Why crypto can be legal tender
Legal tender is any form of payment that a government declares legal. Quite a few states have more than one legal tender: examples include the Indian rupee in Nepal and USD in Ecuador and El Salvador itself.
Technically nothing prevents a state from declaring something other than a fiat currency as legal tender – including a cryptocurrency. In fact, various experts predict that between two and five countries will make BTC legal tender in 2022.
What are the advantages of such a move? For many, crypto is a great hedge against inflation – an issue that is back in the spotlight now that the annual inflation rate in the US has reached 7.9% for the first time since 1982.
The anti-inflationary logic behind adopting Bitcoin as legal tender
The ‘crypto against inflation’ argument goes as follows:
- Inflation is the decrease in the purchasing power of money.
- Inflation is inevitable when the money supply in the economy grows, as more money chases the same amount of goods.
- The money supply is controlled by the government, which prints huge amounts of fiat to cover its expenses.
- That’s what happened during the pandemic, as the circulating USD supply in the US grew by 35%.
- Crypto, by contrast, cannot be printed willy-nilly by any centralized authority: its emission is regulated algorithmically.
- Conclusion: if a country switches to crypto as legal tender, the cryptocurrency supply available to it will grow gradually and predictably. The government can’t inflate the supply of BTC, ETH, etc., so there will be no more state-induced inflation.
This logic seems to work on paper, but can adopting cryptocurrency really lead to a ‘death of inflation’ on a country level?
3 reasons why cryptocurrency won’t defeat inflation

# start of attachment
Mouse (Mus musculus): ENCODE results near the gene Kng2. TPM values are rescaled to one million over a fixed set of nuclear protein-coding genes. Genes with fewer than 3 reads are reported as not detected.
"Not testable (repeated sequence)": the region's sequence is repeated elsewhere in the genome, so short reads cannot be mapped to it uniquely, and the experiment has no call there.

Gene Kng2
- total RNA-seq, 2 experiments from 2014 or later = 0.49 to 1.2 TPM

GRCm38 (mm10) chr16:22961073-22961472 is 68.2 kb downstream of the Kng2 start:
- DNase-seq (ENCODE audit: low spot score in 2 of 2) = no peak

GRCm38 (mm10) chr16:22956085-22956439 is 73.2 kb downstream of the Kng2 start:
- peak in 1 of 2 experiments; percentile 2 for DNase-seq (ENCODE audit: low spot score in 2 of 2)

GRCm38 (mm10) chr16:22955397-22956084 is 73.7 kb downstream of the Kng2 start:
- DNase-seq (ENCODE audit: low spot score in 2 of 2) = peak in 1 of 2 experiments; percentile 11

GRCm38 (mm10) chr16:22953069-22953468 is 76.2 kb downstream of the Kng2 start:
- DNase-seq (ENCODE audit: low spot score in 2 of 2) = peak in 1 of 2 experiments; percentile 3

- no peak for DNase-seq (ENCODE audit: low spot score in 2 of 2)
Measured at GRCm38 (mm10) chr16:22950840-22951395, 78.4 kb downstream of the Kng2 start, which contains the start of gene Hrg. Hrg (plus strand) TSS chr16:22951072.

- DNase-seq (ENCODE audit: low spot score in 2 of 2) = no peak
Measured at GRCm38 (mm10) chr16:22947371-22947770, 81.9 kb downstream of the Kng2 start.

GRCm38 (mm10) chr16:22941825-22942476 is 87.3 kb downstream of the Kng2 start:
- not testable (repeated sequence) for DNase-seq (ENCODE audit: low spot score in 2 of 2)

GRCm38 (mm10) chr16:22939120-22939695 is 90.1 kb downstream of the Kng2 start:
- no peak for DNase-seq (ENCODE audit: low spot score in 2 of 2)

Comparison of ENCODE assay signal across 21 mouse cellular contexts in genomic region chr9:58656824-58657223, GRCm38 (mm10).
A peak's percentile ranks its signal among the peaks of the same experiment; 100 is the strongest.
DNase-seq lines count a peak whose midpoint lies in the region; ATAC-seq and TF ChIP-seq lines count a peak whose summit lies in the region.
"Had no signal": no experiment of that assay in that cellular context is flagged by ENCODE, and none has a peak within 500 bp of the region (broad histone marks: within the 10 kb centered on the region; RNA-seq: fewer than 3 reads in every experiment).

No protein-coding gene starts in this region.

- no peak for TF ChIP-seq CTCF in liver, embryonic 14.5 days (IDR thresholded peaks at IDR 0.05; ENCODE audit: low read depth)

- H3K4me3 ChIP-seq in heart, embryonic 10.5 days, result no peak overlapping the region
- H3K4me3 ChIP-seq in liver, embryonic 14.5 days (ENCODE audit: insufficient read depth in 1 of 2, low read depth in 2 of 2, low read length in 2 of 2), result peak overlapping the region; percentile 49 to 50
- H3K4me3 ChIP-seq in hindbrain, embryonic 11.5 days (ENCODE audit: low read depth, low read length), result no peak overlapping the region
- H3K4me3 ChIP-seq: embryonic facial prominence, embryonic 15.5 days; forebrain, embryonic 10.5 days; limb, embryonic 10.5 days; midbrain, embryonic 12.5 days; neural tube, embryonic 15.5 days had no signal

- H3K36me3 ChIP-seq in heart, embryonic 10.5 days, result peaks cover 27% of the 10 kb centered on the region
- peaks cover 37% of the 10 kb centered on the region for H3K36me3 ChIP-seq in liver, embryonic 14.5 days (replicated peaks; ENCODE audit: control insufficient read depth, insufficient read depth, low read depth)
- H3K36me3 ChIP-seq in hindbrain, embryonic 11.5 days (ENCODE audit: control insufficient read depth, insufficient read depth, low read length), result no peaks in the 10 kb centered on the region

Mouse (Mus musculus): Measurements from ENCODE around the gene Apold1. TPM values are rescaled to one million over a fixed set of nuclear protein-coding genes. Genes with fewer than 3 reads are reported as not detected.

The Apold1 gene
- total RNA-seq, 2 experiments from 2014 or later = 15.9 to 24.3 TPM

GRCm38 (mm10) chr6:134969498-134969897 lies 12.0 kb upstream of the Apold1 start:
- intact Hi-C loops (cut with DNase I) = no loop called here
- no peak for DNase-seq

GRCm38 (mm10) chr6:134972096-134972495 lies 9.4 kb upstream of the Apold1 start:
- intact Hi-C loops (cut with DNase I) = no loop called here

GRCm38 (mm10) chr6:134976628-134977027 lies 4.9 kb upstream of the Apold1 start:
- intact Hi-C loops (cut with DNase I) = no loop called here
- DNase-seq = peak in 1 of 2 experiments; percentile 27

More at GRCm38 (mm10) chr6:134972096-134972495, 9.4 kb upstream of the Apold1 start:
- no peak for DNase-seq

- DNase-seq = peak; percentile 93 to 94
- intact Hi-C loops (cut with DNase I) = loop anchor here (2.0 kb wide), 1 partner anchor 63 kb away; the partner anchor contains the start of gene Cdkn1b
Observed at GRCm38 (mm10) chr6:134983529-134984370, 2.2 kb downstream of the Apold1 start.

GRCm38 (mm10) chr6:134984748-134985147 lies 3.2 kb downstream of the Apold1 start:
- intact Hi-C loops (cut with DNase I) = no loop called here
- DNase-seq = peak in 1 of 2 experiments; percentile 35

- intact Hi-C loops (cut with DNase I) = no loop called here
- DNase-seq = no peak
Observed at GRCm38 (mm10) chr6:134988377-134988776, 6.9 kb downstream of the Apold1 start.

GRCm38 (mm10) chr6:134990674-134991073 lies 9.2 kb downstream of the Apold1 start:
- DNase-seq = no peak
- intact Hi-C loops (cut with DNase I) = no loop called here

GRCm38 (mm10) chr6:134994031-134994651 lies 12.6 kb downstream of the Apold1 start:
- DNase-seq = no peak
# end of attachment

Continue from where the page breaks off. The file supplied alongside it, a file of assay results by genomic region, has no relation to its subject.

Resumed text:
“When El Salvador made Bitcoin legal tender, it wasn’t because of inflation. In fact, El Salvador is virtually the only Latin American country where the inflation rate was close to zero before 2021 as a result of it adopting the US dollar as legal tender instead of the colón.”
Therefore, we don’t have any statistical data on what happens to the inflation rate when a country adopts a cryptocurrency as legal tender. However, there are several reasons to believe that such a step wouldn’t solve the problem of inflation.
1) You can’t rely solely on crypto. The code powering cryptocurrencies is new, relatively untested, and subject to bugs and extreme volatility. A country won’t switch completely to a virtual currency that can drop by 30% in a day.
2) Reluctance to adopt. If both a fiat and a crypto currency are available as legal tender, the population will stick with the familiar fiat currency. This is what happened in El Salvador, where very few people actually transact with BTC, in spite of it having an equal status with the dollar. Even with monetary incentives for using crypto, regular consumers will go along with the majority.
‘What you’ll get is that the prices of goods and services in the fiat equivalent will keep growing, and the fiat currency’s value against the crypto legal tender will decline. Fiat inflation will still be there,’ continues XXX from Exscudo.